Publication

Article Metrics

Citations


Online attention

Capacity fading mechanisms of NCM-811 cathodes in lithium-ion batteries studied by X-ray diffraction and other diagnostics

DOI: 10.1149/2.0821915jes DOI Help

Authors: Franziska Friedrich (Technical University of Munich) , Benjamin Strehle (Technical University of Munich) , Anna Freiberg (Technical University of Munich) , Karin Kleiner (Technical University of Munich; Diamond Light Source) , Sarah J. Day (Diamond Light Source) , Christoph Erk (BASF SE Ludwigshafen) , Michele Piana (Technical University of Munich) , Hubert A. Gasteiger (Technical University of Munich)
Co-authored by industrial partner: Yes

Type: Journal Paper
Journal: Journal Of The Electrochemical Society , VOL 166 , PAGES A3760 - A3774

State: Published (Approved)
Published: November 2019
Diamond Proposal Number(s): 16866

Open Access Open Access

Abstract: Ni-rich layered oxides, like NCM-811, are promising lithium-ion battery cathode materials for applications such as electric vehicles. However, pronounced capacity fading, especially at high voltages, still lead to a limited cycle life, whereby the underlying degradation mechanisms, e.g. whether they are detrimental reactions in the bulk or at the surface, are still controversially discussed. Here, we investigate the capacity fading of NCM-811/graphite full-cells over 1000 cycles by a combination of in situ synchrotron X-ray powder diffraction, impedance spectroscopy, and X-ray photoelectron spectroscopy. In order to focus on the NCM-811 material, we excluded Li loss at the anode by pre-lithiating the graphite. We were able to find a quantitative correlation between NCM-811 lattice parameters and capacity fading. Our results prove that there are no considerable changes in the bulk structure, which could be responsible for the observed ≈20% capacity loss over the 1000 cycles. However, we identified the formation of a resistive surface layer, which is responsible for (i) an irreversible loss of capacity due to the material lost for its formation, and (ii) for a considerable impedance growth. Further evidence is provided that the surface layer is gradually formed around the primary NCM-811 particles.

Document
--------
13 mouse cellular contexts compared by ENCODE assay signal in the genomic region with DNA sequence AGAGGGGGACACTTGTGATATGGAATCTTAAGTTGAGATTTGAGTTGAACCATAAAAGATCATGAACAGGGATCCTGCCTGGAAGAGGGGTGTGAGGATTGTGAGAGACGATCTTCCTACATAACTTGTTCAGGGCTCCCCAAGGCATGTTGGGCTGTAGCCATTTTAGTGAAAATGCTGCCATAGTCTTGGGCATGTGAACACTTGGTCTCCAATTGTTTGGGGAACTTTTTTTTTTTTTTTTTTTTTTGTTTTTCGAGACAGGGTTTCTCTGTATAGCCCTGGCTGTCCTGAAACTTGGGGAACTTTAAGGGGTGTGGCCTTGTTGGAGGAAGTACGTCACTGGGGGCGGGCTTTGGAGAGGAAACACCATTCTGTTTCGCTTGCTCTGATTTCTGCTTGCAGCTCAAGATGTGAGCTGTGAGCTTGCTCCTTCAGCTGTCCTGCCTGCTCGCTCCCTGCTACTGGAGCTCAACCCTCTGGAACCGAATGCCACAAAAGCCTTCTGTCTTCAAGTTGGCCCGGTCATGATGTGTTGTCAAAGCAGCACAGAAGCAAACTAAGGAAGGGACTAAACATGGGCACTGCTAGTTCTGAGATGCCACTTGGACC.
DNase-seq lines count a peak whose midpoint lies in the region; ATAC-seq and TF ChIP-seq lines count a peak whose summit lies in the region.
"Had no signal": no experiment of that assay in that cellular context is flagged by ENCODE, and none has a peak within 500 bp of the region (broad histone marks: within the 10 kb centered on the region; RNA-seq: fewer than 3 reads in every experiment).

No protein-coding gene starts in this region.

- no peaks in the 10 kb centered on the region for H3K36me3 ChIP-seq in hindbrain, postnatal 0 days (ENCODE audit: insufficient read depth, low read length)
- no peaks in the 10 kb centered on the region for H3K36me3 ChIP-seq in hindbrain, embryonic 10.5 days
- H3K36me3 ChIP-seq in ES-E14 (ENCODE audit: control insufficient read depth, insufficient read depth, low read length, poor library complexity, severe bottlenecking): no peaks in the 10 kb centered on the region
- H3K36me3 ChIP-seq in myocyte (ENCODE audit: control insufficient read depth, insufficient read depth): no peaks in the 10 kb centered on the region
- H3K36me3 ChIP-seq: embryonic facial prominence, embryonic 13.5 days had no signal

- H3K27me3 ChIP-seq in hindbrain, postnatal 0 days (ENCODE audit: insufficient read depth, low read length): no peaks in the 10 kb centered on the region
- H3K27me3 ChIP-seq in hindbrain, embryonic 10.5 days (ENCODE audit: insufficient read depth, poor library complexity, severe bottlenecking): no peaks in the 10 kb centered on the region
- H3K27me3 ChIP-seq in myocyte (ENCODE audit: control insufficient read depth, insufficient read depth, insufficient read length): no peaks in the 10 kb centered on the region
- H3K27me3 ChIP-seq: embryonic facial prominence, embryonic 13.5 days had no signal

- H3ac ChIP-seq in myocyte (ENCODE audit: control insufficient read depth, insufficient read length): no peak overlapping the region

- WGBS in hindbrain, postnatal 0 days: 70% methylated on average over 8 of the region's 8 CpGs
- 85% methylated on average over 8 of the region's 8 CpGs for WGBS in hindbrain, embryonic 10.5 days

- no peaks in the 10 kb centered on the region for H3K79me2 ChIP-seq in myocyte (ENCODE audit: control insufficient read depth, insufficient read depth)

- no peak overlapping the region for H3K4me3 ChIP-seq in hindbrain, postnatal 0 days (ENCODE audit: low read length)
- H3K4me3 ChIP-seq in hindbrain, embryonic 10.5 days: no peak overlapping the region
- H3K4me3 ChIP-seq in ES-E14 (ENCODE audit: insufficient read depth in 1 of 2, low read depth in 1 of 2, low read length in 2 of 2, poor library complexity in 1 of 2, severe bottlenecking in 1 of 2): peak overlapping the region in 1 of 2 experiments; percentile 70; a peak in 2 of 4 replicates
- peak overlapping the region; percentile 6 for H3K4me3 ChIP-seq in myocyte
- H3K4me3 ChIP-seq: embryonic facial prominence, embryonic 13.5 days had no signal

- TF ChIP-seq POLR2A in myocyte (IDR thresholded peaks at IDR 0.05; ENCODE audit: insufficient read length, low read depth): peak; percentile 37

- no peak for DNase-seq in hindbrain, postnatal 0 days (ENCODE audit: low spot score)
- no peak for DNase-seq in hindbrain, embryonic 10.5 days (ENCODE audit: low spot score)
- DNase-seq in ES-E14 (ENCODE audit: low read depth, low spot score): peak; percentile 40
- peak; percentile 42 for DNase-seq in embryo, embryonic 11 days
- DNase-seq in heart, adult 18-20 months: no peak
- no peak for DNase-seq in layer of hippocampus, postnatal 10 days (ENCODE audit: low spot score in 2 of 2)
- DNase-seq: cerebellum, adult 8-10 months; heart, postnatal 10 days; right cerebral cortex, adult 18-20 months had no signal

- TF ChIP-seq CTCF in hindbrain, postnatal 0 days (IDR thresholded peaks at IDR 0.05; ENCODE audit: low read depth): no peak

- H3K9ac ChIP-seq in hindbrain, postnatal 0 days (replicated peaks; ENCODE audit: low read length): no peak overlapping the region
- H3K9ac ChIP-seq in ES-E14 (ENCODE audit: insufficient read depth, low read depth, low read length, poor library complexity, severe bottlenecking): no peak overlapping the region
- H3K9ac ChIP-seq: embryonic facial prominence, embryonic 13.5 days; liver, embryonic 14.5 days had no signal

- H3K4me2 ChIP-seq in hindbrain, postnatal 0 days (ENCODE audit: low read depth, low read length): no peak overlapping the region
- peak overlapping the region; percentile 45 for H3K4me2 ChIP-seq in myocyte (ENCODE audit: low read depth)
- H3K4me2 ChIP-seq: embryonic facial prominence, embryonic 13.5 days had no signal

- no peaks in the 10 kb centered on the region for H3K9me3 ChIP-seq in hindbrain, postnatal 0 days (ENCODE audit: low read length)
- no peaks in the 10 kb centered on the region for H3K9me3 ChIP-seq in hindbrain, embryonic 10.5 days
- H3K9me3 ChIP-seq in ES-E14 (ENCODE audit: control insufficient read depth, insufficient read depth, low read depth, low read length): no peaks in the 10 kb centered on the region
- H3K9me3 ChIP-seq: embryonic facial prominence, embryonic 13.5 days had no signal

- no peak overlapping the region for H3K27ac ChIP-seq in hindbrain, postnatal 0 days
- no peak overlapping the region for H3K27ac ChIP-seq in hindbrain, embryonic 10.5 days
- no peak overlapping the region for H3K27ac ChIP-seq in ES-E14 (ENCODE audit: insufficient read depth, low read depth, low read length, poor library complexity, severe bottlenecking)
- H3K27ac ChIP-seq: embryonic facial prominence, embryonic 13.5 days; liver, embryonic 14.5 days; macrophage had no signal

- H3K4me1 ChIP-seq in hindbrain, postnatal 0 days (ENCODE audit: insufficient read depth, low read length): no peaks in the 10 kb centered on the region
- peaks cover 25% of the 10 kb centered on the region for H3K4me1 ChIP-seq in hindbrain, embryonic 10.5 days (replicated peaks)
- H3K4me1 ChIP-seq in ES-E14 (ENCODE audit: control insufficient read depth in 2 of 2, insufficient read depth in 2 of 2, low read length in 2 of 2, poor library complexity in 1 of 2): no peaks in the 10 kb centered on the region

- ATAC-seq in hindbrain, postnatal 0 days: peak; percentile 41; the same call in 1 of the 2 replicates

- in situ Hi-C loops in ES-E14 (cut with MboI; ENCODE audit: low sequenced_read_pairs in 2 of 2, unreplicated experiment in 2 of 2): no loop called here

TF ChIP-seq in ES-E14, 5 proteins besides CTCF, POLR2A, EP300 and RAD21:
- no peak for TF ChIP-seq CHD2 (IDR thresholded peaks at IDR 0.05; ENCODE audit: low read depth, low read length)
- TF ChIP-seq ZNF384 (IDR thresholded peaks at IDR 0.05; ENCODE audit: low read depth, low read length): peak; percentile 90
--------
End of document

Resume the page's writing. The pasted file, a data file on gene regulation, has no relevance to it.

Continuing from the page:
Subject Areas: Chemistry, Energy, Materials


Instruments: I11-High Resolution Powder Diffraction

Documents:
A3760.full.pdf